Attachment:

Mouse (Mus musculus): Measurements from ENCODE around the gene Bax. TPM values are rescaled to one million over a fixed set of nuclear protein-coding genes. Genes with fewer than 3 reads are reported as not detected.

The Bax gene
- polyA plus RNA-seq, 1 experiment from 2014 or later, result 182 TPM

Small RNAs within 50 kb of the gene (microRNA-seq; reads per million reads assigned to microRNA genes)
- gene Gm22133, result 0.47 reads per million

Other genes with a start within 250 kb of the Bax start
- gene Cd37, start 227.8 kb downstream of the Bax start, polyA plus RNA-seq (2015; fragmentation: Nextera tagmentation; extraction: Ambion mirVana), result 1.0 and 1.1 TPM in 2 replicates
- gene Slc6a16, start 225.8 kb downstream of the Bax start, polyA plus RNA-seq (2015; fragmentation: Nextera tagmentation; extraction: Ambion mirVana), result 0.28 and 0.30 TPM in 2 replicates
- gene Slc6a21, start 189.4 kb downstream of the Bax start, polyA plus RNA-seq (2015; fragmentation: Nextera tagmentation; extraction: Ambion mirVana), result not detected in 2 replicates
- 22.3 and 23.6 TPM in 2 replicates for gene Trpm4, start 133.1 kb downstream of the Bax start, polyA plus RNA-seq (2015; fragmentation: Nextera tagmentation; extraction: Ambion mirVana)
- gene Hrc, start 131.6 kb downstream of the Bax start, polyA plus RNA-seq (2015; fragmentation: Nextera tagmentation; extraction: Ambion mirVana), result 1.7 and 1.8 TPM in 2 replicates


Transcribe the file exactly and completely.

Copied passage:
Mouse (Mus musculus): Measurements from ENCODE around the gene Bax. TPM values are rescaled to one million over a fixed set of nuclear protein-coding genes. Genes with fewer than 3 reads are reported as not detected.

The Bax gene
- polyA plus RNA-seq, 1 experiment from 2014 or later, result 182 TPM

Small RNAs within 50 kb of the gene (microRNA-seq; reads per million reads assigned to microRNA genes)
- gene Gm22133, result 0.47 reads per million

Other genes with a start within 250 kb of the Bax start
- gene Cd37, start 227.8 kb downstream of the Bax start, polyA plus RNA-seq (2015; fragmentation: Nextera tagmentation; extraction: Ambion mirVana), result 1.0 and 1.1 TPM in 2 replicates
- gene Slc6a16, start 225.8 kb downstream of the Bax start, polyA plus RNA-seq (2015; fragmentation: Nextera tagmentation; extraction: Ambion mirVana), result 0.28 and 0.30 TPM in 2 replicates
- gene Slc6a21, start 189.4 kb downstream of the Bax start, polyA plus RNA-seq (2015; fragmentation: Nextera tagmentation; extraction: Ambion mirVana), result not detected in 2 replicates
- 22.3 and 23.6 TPM in 2 replicates for gene Trpm4, start 133.1 kb downstream of the Bax start, polyA plus RNA-seq (2015; fragmentation: Nextera tagmentation; extraction: Ambion mirVana)
- gene Hrc, start 131.6 kb downstream of the Bax start, polyA plus RNA-seq (2015; fragmentation: Nextera tagmentation; extraction: Ambion mirVana), result 1.7 and 1.8 TPM in 2 replicates